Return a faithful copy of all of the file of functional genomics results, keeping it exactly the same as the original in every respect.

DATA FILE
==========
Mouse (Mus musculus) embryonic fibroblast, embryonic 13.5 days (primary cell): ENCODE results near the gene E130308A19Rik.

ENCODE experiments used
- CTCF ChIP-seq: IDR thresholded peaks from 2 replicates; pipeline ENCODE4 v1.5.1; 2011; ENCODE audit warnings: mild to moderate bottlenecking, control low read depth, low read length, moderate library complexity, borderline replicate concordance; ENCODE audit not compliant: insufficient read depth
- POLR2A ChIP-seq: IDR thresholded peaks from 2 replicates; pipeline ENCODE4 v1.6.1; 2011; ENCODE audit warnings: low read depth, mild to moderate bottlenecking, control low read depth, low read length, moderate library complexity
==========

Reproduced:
Mouse (Mus musculus) embryonic fibroblast, embryonic 13.5 days (primary cell): ENCODE results near the gene E130308A19Rik.

ENCODE experiments used
- CTCF ChIP-seq: IDR thresholded peaks from 2 replicates; pipeline ENCODE4 v1.5.1; 2011; ENCODE audit warnings: mild to moderate bottlenecking, control low read depth, low read length, moderate library complexity, borderline replicate concordance; ENCODE audit not compliant: insufficient read depth
- POLR2A ChIP-seq: IDR thresholded peaks from 2 replicates; pipeline ENCODE4 v1.6.1; 2011; ENCODE audit warnings: low read depth, mild to moderate bottlenecking, control low read depth, low read length, moderate library complexity